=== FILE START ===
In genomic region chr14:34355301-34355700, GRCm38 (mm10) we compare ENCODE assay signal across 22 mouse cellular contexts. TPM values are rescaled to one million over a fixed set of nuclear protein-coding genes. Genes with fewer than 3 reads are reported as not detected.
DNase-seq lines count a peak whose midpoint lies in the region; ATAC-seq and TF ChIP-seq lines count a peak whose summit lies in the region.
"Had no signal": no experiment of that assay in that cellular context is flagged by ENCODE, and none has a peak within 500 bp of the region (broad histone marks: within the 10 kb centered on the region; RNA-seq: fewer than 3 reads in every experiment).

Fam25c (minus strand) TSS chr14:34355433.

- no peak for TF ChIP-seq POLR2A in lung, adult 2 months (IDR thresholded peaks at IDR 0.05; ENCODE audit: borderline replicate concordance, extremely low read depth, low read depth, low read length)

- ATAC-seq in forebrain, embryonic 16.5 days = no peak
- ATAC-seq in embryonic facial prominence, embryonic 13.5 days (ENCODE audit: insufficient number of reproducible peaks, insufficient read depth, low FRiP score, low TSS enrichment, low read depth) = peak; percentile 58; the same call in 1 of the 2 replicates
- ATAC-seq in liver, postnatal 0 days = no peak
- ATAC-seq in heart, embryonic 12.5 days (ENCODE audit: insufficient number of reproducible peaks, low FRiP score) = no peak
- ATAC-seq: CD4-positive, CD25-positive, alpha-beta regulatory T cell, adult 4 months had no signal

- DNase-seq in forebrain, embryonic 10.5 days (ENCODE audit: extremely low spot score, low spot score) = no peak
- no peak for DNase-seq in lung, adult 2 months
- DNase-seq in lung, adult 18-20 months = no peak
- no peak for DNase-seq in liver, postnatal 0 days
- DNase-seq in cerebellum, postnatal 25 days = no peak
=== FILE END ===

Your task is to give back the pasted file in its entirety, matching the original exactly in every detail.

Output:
In genomic region chr14:34355301-34355700, GRCm38 (mm10) we compare ENCODE assay signal across 22 mouse cellular contexts. TPM values are rescaled to one million over a fixed set of nuclear protein-coding genes. Genes with fewer than 3 reads are reported as not detected.
DNase-seq lines count a peak whose midpoint lies in the region; ATAC-seq and TF ChIP-seq lines count a peak whose summit lies in the region.
"Had no signal": no experiment of that assay in that cellular context is flagged by ENCODE, and none has a peak within 500 bp of the region (broad histone marks: within the 10 kb centered on the region; RNA-seq: fewer than 3 reads in every experiment).

Fam25c (minus strand) TSS chr14:34355433.

- no peak for TF ChIP-seq POLR2A in lung, adult 2 months (IDR thresholded peaks at IDR 0.05; ENCODE audit: borderline replicate concordance, extremely low read depth, low read depth, low read length)

- ATAC-seq in forebrain, embryonic 16.5 days = no peak
- ATAC-seq in embryonic facial prominence, embryonic 13.5 days (ENCODE audit: insufficient number of reproducible peaks, insufficient read depth, low FRiP score, low TSS enrichment, low read depth) = peak; percentile 58; the same call in 1 of the 2 replicates
- ATAC-seq in liver, postnatal 0 days = no peak
- ATAC-seq in heart, embryonic 12.5 days (ENCODE audit: insufficient number of reproducible peaks, low FRiP score) = no peak
- ATAC-seq: CD4-positive, CD25-positive, alpha-beta regulatory T cell, adult 4 months had no signal

- DNase-seq in forebrain, embryonic 10.5 days (ENCODE audit: extremely low spot score, low spot score) = no peak
- no peak for DNase-seq in lung, adult 2 months
- DNase-seq in lung, adult 18-20 months = no peak
- no peak for DNase-seq in liver, postnatal 0 days
- DNase-seq in cerebellum, postnatal 25 days = no peak